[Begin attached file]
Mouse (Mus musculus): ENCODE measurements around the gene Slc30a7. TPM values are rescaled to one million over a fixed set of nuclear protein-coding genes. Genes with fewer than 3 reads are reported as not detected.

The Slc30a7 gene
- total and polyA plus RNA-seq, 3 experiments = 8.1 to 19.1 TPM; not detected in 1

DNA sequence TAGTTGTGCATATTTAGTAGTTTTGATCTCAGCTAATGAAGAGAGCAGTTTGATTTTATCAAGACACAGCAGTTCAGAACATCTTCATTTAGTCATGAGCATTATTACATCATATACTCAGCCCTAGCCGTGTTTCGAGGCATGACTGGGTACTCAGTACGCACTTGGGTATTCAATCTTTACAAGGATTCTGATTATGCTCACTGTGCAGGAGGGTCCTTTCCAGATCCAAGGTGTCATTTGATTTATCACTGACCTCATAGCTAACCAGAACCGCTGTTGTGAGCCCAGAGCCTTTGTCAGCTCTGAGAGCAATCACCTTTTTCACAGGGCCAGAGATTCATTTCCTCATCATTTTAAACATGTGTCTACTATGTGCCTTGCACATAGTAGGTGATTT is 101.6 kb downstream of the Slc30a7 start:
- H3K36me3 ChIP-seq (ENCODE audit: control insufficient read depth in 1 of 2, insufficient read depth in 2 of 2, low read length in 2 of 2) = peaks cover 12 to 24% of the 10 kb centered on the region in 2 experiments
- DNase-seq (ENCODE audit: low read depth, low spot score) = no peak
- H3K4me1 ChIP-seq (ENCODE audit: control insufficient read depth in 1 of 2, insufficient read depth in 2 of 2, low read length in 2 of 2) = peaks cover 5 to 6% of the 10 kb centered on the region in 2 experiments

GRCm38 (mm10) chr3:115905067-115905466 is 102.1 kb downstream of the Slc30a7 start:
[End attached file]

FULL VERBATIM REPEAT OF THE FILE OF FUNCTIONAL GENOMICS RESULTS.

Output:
Mouse (Mus musculus): ENCODE measurements around the gene Slc30a7. TPM values are rescaled to one million over a fixed set of nuclear protein-coding genes. Genes with fewer than 3 reads are reported as not detected.

The Slc30a7 gene
- total and polyA plus RNA-seq, 3 experiments = 8.1 to 19.1 TPM; not detected in 1

DNA sequence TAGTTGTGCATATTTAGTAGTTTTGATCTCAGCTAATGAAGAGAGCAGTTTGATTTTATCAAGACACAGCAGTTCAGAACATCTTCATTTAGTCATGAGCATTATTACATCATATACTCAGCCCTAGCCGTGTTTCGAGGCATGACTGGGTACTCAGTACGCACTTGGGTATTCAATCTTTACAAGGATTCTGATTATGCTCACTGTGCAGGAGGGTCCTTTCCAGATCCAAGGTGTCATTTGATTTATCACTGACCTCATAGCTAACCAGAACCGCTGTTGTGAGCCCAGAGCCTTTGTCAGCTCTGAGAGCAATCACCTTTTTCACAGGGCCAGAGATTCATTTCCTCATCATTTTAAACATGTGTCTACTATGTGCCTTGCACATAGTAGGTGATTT is 101.6 kb downstream of the Slc30a7 start:
- H3K36me3 ChIP-seq (ENCODE audit: control insufficient read depth in 1 of 2, insufficient read depth in 2 of 2, low read length in 2 of 2) = peaks cover 12 to 24% of the 10 kb centered on the region in 2 experiments
- DNase-seq (ENCODE audit: low read depth, low spot score) = no peak
- H3K4me1 ChIP-seq (ENCODE audit: control insufficient read depth in 1 of 2, insufficient read depth in 2 of 2, low read length in 2 of 2) = peaks cover 5 to 6% of the 10 kb centered on the region in 2 experiments

GRCm38 (mm10) chr3:115905067-115905466 is 102.1 kb downstream of the Slc30a7 start: